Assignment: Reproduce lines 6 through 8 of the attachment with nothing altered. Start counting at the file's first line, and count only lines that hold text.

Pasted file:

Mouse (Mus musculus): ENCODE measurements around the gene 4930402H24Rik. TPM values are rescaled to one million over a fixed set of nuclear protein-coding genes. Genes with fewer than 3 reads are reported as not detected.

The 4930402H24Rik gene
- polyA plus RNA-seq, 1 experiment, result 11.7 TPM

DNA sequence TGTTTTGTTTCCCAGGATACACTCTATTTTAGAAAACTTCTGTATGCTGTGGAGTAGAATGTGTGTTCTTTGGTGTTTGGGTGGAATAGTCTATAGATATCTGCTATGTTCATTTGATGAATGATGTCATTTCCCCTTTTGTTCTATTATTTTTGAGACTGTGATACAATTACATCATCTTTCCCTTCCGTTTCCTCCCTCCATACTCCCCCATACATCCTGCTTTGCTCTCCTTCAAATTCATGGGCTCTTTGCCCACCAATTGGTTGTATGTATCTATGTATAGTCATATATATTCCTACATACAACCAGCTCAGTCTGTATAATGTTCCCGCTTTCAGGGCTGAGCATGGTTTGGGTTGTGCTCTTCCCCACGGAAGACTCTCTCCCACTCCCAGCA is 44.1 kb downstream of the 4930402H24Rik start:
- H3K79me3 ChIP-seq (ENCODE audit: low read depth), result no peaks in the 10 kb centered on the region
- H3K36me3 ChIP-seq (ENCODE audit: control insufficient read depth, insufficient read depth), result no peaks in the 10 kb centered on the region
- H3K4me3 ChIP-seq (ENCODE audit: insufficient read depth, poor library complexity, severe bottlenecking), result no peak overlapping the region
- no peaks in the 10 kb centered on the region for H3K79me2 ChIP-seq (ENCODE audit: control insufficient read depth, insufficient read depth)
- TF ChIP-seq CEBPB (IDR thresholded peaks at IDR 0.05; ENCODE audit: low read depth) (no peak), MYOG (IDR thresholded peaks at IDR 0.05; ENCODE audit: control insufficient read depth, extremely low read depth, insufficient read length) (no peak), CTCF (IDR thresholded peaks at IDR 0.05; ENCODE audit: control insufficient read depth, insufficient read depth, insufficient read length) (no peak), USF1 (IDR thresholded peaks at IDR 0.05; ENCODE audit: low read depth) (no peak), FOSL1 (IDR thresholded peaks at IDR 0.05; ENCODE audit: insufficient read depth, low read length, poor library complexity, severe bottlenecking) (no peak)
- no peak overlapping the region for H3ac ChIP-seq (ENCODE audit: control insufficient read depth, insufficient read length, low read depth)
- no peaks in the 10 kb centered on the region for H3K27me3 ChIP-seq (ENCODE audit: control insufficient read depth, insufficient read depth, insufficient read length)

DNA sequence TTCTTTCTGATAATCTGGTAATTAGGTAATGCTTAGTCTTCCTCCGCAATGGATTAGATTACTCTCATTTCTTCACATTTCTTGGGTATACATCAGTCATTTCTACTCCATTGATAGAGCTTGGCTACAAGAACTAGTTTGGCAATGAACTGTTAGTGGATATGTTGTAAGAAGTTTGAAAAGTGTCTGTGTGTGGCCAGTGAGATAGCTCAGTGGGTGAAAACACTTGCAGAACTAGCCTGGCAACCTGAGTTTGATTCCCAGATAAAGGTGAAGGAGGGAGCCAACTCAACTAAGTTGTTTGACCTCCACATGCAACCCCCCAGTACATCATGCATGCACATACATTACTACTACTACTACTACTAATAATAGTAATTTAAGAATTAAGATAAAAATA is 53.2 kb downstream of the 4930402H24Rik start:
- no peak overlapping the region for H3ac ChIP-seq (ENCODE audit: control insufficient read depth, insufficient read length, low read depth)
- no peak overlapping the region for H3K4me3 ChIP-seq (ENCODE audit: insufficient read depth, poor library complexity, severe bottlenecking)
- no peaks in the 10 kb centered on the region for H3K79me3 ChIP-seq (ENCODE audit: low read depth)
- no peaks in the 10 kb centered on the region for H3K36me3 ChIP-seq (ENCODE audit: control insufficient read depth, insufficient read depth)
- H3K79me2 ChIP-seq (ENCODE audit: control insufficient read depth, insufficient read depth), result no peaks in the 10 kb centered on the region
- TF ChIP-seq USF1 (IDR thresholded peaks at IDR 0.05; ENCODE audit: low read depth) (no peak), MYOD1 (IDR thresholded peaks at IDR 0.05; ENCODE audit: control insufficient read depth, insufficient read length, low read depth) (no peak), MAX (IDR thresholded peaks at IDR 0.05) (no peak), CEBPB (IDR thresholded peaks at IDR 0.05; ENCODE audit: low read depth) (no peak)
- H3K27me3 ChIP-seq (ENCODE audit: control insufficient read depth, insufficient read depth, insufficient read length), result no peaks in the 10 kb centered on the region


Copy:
- H3K36me3 ChIP-seq (ENCODE audit: control insufficient read depth, insufficient read depth), result no peaks in the 10 kb centered on the region
- H3K4me3 ChIP-seq (ENCODE audit: insufficient read depth, poor library complexity, severe bottlenecking), result no peak overlapping the region
- no peaks in the 10 kb centered on the region for H3K79me2 ChIP-seq (ENCODE audit: control insufficient read depth, insufficient read depth)